Five More Great Yellowfin Spots
Oregon Inlet, North Carolina - Charters and private boats take advantage of the configuration of the Eastern Seaboard, which juts into the Atlantic here to offer a shorter run to blue water, so Oregon Inlet boats find blue water usually in 30 to 40 miles. From May through August, find the best shot at big yellowfin (and fair weather), though "big" is relative. While yellowfin provide a very popular fishery here with good numbers, it's rare to get them much over 100 pounds. However, as Capt. Billy Maxwell (www.tunafever.com) notes, bigeye may be mixed into the catches and often run upward of 200 pounds and occasionally to 300. Peak of the peak: the July full moon. Skippers like Maxwell favor kites, often baited with Carolina Lures' Yummee Fly 'N Fish.
Cape Town, South Africa - You can count on loads of tuna off SA and figure on 100- to 150-pounders fairly often. Anything more than 200 is possible but never likely, says Ryan Nienaber with Ski-Boat magazine (www.africanangler.com). November offers the biggest tuna most years (though 2009 didn't pan out so well). This fishery offers some unique exhilaration also: Charters and private boaters beach-launch in what are known as "ski boats," typical metal cats that bust through the surf (with impeccable timing). Then figure a run of 20 to 40 miles to the tuna. Conditions vary, but those looking for flat seas probably need not apply. For more information, visit www.southseasafaris.co.za and www.hookedonafrica.co.za.
Bermagui, Southeastern Australia - This has long been the port for big yellowfin Down Under (though Jervis Bay, Merimbuila, Sydney, Coffs Harbour and Port Stephens all offer good shots), say Jim Harnwell, publisher of Australia's popular magazine Fishing World (www.fishingworld.com.au), and writer/photographer Al McGlashan (www.almcglashan.com). Trophy size here means 150 to 200 pounds, though an average size would be about one-third of that. Best months are June to September. Many tuna enthusiasts troll deep-diving plugs (Halco Laser Pros or Rapala 30+ X-Raps) to locate tuna, then switch to chunking (or "cubing" in local parlance). Conditions on the south coast are actually less windy in winter (Down Under); you may find dead-calm days from 10 to 20 knots with four- to six-foot seas. Several charters fish the area (www.fishbermi.com), with day rates running AU$600 to AU$1,200 (about $400 to $800). Other species targeted here: mako, albacore and swordies.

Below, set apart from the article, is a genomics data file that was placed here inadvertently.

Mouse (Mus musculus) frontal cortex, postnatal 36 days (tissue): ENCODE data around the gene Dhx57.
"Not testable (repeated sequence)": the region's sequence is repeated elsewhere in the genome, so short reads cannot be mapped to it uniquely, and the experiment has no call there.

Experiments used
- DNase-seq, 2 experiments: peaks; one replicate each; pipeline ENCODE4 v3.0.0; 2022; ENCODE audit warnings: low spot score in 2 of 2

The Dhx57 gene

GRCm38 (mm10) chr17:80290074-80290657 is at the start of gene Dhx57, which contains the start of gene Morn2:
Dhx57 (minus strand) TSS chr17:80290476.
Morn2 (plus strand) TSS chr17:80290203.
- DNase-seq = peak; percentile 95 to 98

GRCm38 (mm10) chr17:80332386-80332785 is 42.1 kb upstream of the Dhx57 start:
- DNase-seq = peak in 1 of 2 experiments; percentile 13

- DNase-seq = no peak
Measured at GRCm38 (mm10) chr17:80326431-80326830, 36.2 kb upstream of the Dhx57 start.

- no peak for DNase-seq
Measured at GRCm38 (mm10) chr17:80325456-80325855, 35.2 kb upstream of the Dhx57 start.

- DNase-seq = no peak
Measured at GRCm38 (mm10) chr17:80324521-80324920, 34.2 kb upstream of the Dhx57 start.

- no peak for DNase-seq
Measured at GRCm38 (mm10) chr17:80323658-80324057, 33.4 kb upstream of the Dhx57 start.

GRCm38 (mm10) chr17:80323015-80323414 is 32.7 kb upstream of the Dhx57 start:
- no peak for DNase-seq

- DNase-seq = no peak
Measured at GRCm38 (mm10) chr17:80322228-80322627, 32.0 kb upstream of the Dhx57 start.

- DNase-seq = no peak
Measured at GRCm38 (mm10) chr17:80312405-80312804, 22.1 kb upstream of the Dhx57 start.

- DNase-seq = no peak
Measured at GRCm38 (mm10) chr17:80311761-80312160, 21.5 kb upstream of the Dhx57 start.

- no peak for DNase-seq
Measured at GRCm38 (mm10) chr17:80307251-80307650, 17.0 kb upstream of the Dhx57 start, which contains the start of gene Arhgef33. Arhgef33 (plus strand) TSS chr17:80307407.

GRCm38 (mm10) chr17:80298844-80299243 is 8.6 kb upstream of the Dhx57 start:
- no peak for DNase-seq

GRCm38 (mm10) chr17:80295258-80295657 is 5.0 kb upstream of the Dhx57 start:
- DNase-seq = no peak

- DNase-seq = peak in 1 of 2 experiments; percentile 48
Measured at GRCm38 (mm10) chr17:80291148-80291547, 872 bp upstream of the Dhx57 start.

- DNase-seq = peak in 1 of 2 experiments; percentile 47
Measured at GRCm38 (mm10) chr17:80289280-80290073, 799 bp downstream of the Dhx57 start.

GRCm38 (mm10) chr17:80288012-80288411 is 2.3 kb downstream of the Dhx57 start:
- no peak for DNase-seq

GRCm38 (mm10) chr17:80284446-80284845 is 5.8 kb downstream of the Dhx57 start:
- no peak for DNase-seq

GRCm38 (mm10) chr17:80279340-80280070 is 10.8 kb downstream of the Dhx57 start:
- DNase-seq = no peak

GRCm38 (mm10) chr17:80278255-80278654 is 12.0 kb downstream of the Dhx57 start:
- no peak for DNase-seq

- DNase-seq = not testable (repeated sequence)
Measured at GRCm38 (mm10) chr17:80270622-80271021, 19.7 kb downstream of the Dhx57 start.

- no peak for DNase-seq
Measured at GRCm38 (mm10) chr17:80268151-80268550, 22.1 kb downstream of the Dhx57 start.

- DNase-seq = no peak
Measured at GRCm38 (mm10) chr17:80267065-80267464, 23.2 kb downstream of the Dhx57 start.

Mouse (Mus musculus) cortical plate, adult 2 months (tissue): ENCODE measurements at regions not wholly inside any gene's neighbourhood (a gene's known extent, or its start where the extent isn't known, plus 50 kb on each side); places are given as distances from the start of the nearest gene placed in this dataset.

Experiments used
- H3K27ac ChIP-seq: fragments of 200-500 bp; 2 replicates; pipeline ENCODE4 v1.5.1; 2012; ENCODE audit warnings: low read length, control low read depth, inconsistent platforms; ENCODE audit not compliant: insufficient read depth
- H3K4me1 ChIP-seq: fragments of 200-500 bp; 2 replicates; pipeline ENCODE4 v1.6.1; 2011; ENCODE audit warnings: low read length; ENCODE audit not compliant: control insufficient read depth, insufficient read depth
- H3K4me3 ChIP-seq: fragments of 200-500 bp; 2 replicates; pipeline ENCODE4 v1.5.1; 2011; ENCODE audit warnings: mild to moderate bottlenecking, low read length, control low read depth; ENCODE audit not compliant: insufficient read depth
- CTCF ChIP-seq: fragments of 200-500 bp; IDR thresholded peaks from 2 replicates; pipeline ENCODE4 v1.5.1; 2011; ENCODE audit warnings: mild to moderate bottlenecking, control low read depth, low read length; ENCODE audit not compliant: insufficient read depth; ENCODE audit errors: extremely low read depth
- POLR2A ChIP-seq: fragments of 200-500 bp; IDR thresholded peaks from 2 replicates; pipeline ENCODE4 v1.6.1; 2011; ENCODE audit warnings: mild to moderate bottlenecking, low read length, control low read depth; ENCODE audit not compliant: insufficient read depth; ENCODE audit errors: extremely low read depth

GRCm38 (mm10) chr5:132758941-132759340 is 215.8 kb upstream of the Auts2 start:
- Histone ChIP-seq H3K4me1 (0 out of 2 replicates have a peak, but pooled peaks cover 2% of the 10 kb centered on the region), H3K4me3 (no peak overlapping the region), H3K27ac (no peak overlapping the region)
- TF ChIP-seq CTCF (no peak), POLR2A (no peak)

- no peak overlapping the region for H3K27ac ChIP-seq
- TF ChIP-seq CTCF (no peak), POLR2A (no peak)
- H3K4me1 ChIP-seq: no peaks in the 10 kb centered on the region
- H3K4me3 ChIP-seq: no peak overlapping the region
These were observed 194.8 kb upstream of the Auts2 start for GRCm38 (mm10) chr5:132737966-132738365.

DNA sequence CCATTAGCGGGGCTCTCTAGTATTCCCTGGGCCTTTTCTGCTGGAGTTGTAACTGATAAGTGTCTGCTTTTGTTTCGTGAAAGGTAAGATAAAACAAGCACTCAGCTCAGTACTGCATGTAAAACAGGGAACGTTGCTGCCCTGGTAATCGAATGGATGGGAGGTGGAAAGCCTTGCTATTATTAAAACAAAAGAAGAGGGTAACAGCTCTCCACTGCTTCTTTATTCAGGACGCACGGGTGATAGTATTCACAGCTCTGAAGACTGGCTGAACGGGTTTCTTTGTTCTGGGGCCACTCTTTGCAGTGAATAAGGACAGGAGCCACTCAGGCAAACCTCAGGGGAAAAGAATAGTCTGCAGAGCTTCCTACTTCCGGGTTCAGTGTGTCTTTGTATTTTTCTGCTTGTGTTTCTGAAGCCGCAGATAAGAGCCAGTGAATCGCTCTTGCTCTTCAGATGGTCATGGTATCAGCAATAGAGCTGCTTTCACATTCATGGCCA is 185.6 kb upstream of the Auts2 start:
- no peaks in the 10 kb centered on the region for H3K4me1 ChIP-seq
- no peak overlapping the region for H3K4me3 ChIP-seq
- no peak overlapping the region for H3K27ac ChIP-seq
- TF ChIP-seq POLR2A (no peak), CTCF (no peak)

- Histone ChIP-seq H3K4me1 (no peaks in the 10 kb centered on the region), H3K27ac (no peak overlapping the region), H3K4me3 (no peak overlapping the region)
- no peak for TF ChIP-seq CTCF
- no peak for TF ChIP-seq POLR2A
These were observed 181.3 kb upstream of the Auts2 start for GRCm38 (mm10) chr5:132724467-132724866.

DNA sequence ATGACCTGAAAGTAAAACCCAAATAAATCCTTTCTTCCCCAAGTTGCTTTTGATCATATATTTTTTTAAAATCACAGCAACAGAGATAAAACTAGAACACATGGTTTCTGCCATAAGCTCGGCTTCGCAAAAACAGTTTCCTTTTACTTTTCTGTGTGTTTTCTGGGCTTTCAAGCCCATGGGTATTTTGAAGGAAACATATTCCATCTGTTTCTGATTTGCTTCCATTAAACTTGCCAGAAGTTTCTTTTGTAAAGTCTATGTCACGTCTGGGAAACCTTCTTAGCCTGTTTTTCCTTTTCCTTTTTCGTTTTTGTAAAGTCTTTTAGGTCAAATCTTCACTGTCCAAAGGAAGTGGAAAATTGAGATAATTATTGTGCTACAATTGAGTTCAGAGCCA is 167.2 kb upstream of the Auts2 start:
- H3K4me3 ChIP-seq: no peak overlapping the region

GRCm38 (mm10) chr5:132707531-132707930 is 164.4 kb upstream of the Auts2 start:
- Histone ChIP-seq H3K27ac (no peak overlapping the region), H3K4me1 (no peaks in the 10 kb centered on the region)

Tonga - Yellowfin heavier than 150 pounds are definitely available at times, but with a great range of sizes around this South Pacific island nation. From November through April, look for "massive schools of yellowfin, mixed in size from schoolies to 200-pounders, and when the bite is on, it's the best I've ever seen," says Capt. Corky Decker, who has quite literally fished around the world. The run to the fishing grounds? About five minutes: There's no continental shelf here - the sides of the mountain that rises beneath Tonga Vava'u Islands simply plummet. And with fishing in the lee of the high volcanic island, boaters can enjoy protection similar to Kona, says Decker, who advises checking out Ika Lahi Lodge at www.tongafishing.com.
Los Sueños, Costa Rica - You can find yellowfin at times topping the 200-pound mark, says internationally known writer/photographer/angler Bill Boyce (www.boyceimage.com). "The entrance to the Golfo Nicoya brings amazing production to the area."
Ascension Island - Though traveling to Ascension Island is a major commitment from nearly anywhere, it's certainly a land of big fish, notably huge blue marlin, but also some hefty yellowfin, among other species. Fishing writer/photographer Nic Zingarelli (www.caranx.net) cites October and November as prime for big tuna. He notes that on the downside, there's not much respite from winds, but on the upside, fishing the island's lee side can mitigate big seas - and with its sub-marine terrain steeply dropping into great depths, one needn't venture far at all to find blue water.
Among many other areas where big yellowfin have been caught and can be taken with some reliability: Vanuatu, Ghana and the Maldives.